LONDON (Reuters) - Summing up the life of a dearly departed relative with just a terse description etched in stone may become a thing of the past with the introduction of interactive codes on gravestones.
One funeral company in the southern English town of Poole is offering to add quick response (QR) codes to headstones which will link smartphones to online memorials illustrated with pictures, videos and contributions from family and friends.
Chester Pearce funeral directors said QR barcodes enable visitors to learn a lot more about the person buried beneath gravestones than the age, dates of birth and death and the odd biblical passage or literary quote usually written on them.
“It’s about keeping people’s memories alive in different ways,” managing director Stephen Nimmo told Reuters.
“When you lose somebody, whether it be suddenly or ongoing, you can really struggle with things. Talking about them is very important, keeping their memory going is very important and this is just an add-on to that.”
QR codes, a barcode that can be scanned with smartphones or QR scanners, allow users to pull up information on the internet and are frequently used in advertising and marketing campaigns.
“It’s a new technology, it’s something that there will be people who like it, there will be people who don’t and that’s the same in everything that we do,” Nimmo said.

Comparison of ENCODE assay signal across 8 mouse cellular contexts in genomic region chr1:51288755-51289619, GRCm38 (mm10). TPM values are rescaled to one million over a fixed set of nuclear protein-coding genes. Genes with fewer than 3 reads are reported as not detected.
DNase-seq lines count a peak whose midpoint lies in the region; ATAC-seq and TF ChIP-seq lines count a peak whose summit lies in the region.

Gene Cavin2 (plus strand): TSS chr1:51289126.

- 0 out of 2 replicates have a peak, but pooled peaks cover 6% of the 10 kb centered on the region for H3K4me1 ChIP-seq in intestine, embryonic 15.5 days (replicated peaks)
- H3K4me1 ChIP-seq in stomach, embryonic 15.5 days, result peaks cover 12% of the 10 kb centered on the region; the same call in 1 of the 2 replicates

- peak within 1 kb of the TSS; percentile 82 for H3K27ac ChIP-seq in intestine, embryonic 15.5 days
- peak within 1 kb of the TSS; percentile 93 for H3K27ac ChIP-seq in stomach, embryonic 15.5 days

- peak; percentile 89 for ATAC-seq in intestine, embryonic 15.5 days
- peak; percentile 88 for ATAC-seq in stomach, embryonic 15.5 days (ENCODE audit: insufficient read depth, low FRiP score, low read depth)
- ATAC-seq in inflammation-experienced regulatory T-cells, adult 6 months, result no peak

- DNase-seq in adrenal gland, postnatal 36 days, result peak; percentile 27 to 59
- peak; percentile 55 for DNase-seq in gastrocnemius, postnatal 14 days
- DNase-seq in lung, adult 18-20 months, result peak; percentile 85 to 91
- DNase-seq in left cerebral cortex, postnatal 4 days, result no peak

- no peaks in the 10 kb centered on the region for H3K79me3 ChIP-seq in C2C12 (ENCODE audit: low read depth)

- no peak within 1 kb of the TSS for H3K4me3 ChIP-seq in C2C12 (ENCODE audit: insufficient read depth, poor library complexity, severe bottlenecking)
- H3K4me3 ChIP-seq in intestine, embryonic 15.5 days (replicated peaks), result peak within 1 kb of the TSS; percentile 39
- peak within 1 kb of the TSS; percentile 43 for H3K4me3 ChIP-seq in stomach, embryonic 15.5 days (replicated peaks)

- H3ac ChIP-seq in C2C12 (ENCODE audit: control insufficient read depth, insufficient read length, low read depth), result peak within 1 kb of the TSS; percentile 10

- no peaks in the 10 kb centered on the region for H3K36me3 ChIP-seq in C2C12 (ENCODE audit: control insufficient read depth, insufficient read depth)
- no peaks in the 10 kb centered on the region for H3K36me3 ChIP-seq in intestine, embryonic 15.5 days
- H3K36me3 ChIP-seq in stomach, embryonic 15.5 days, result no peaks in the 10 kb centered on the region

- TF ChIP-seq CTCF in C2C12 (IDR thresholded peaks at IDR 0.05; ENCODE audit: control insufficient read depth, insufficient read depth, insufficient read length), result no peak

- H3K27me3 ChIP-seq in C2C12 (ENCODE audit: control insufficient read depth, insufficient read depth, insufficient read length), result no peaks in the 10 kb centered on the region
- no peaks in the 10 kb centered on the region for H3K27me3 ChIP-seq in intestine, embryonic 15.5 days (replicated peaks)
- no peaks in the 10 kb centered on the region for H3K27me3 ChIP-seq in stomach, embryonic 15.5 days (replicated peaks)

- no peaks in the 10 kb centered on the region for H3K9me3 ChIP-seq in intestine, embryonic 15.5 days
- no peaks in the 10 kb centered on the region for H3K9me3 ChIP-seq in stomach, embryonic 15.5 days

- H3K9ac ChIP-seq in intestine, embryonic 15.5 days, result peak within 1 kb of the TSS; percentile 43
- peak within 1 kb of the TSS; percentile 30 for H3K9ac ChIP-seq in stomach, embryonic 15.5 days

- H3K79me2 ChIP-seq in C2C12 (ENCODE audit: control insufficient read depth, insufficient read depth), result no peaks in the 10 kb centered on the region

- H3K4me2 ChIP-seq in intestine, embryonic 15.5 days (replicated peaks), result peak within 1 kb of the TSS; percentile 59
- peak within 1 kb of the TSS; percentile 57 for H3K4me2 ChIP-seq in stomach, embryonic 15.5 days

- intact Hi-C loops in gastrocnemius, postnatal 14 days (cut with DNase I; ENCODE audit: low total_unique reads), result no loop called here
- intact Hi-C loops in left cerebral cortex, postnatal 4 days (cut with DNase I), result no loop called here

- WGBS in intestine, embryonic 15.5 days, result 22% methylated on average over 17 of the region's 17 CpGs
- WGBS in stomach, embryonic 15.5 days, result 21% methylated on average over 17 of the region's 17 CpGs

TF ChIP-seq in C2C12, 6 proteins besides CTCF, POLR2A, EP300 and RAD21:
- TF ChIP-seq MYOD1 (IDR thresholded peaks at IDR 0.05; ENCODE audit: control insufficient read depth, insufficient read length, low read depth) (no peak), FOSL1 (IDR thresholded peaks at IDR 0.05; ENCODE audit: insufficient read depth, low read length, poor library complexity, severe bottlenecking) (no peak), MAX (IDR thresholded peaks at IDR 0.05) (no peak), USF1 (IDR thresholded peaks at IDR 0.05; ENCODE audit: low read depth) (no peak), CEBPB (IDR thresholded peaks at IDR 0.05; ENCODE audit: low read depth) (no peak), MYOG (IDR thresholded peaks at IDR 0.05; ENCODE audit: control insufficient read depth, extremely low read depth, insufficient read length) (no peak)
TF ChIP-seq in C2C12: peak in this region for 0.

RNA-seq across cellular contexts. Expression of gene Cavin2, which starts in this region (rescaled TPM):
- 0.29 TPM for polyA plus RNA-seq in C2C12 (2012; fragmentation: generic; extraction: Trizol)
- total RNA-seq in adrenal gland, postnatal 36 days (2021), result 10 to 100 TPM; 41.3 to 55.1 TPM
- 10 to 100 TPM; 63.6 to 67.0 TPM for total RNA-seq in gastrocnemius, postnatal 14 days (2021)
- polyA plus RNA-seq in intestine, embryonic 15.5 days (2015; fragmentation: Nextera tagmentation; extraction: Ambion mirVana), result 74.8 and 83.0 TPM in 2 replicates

He said he has seen demand growing for QR codes as they catch the imagination of the public.
Chester Pearce charge about 300 pounds to create a code that can also be placed on gravestones, benches, trees or plaques and is linked to a page on their QR Memories website.
Gill Tuttiet, 53, was one of the first customers in Poole to use the technology for her late husband Timothy.
“Tim was quite outward-going and game for anything. I think this is the way forward and Tim would have wanted that, and it’s making a process that’s hard possibly easier,” Tuttiet said.
The website linked to the code shows a profile of the departed, pictures, videos and tributes from family and friends.
Close friends and family given a password are also able to add personal messages of their own.
“We’ve all got a story to tell,” Nimmo said.
Reporting by Li-mei Hoang, editing by Paul Casciato